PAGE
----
The health risks don’t stop there. According to Dr Daniel Hackett, about 25 per cent of users will become addicted. There are documented links between the use of steroids and complications with the heart, liver and kidneys.
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The body will try to adapt to the increased testosterone by scaling back its natural production, leading to testicular atrophy, or shrunken balls.
“Over time the body will get used to having something injected or orally taken to increase the levels of hormones. Your body will stop producing it normally,” says Dr Hackett.
“It is one of those cracker joke kind of things that the bigger the guy, the smaller his balls are,” says Clay.
If you’ve already got a small set they probably would get down to the size of grapes, maybe even raisins if you’re unfortunate.”
There’s also the much contested link between rage and steroids – or ‘roid rage’. While the science doesn’t tell us steroids cause anger – researchers say there appears to be a link.
Dr Hackett says it’s not known if that’s just because people likely to use steroids may be more likely to lose their temper already.
Clay says he’s felt ‘roid rage’ – just once. After an altercation in traffic he got out of his car and started a fight with someone he says was driving dangerously.
“I saw red,” he says.
After it was over, he was so stunned by his own behaviour, which he says was completely out of character, that he called the police to tell them what he had done.
He’s also felt another much documented side effect – depression.
“I had a bad break up with a partner… it was a combination of a really, really f***ed up situation that happened and on top of that the only reason I felt as bad as I did was steroid related,” he says.
It’s like playing Russian roulette.”
The health risks weighed heavily on Bryce’s mind as he considered whether to pursue his first ever steroid cycle. He manages his depression with medication but it still overwhelms him at times and he knows steroids can make it worse.
“From a health point of view it’s crazy, it doesn’t make sense. But from a muscle point of view – it’s the number one option.”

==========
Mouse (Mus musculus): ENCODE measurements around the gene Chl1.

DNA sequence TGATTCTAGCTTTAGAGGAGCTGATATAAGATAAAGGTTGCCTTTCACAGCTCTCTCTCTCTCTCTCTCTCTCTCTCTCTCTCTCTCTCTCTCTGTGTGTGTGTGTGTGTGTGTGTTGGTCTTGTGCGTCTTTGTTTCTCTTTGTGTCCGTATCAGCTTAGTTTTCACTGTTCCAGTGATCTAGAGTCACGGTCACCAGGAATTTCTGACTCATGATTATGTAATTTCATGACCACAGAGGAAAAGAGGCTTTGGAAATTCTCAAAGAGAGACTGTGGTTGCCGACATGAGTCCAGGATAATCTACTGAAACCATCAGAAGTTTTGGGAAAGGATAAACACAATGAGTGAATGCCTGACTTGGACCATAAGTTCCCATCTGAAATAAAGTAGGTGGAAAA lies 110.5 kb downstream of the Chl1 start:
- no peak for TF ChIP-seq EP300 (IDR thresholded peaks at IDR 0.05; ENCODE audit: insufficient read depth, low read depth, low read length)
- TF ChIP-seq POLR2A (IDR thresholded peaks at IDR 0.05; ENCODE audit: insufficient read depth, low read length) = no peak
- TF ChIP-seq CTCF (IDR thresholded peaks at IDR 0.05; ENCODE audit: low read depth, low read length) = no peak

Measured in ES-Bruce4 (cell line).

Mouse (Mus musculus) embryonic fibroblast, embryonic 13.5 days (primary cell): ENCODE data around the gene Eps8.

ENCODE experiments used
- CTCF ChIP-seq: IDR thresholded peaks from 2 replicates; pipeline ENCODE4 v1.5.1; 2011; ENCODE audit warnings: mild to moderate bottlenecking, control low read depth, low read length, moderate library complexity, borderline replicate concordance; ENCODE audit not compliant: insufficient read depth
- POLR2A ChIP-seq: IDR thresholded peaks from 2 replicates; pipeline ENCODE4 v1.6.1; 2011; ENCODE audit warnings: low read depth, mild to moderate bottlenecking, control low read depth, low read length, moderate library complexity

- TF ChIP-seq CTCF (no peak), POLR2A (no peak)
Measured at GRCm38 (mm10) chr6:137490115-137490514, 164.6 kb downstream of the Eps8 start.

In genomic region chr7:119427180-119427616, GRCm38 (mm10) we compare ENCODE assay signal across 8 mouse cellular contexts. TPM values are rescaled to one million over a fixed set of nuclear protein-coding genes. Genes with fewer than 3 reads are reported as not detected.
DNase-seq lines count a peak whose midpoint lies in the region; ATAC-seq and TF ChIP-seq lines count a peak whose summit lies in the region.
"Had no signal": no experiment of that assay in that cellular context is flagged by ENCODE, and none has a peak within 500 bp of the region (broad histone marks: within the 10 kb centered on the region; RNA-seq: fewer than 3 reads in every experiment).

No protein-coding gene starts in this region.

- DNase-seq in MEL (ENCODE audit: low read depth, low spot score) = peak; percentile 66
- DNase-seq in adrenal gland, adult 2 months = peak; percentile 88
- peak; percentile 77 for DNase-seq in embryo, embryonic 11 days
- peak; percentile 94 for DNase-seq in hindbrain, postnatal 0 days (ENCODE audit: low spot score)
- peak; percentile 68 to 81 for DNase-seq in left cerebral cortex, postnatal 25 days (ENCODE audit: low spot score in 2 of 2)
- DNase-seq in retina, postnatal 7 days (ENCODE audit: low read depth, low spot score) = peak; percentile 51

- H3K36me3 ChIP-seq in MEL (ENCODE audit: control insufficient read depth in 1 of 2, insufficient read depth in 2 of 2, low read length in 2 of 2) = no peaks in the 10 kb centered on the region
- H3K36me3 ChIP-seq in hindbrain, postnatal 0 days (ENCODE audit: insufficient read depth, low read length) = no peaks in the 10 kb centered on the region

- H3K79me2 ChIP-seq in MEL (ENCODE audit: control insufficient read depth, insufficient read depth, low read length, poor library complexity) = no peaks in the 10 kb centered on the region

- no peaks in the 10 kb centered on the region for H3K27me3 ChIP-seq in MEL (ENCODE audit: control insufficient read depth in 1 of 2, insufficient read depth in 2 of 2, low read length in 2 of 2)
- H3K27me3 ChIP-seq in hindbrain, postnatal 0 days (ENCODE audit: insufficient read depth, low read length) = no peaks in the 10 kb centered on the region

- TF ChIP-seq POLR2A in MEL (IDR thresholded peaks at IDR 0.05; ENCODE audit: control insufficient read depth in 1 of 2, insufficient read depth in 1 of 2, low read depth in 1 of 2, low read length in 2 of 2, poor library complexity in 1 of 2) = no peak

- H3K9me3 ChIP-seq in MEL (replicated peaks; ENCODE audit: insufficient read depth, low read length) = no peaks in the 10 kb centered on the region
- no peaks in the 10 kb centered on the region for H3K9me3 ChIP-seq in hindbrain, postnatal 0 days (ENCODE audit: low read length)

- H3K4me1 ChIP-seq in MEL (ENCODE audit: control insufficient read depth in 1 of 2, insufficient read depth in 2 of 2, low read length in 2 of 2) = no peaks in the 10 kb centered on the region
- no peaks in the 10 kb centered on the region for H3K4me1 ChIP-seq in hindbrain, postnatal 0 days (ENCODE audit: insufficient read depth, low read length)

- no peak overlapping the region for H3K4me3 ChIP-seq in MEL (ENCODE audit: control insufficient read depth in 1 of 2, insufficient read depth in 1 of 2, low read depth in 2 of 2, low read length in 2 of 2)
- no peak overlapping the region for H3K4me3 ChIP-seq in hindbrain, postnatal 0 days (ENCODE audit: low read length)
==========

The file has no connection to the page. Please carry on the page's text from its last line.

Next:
He’s hesitant to get professional advice, because he doesn’t want to follow it.
“I have thought about seeing a counsellor and a doctor before I start steroids but I know the last time I went in for a checkup at the doctor I wanted to talk to him about my medication… and he gave me the talk on how bad steroids are for you… particularly for mental health.
“That doesn’t encourage me to go and seek professional advice because they’re going to turn around and say no – straight out – and that’s not the answer you’re looking for… I can’t deal with just a no,” he says.
He hopes that in becoming bigger, he’ll be happier and the immense sacrifice will be worth it.
“It looks like I’m becoming more desperate to be bigger. I’m getting to that stage where I’d almost do anything. I already do so much and there’s still the need to get bigger.”
The day you started lifting is the day you became forever small.”
“It’s pretty common to see all over Facebook ‘the day you started lifting is the day you became forever small’,” says Bryce.
It’s a sentiment he shares. For Bryce, the goalposts keep shifting. There doesn’t seem to be such a thing as ‘big enough’.
Clinical psychologist Dr Ben Buchanan says 50 per cent of weight lifters have some sort of body image problem, and around 17 per cent are at risk of having muscle dysmorphia – a form of body disorder related to obsessing over muscle size.
Bryce has spent a lot of time wondering if he might have it, given he’s willing to put so much on the line in order to achieve his ideal body.
“The battle between mental health versus physical health is so blurred for me most of the time. It’s gone from a healthy lifestyle to one where I’m really fit but it’s not healthy. My lifestyle isn’t healthy. It was,” he says.
“I’ve struggled long enough with body image that now it’s like maybe it’s going to be worth it if I have the physical results I think I deserve.”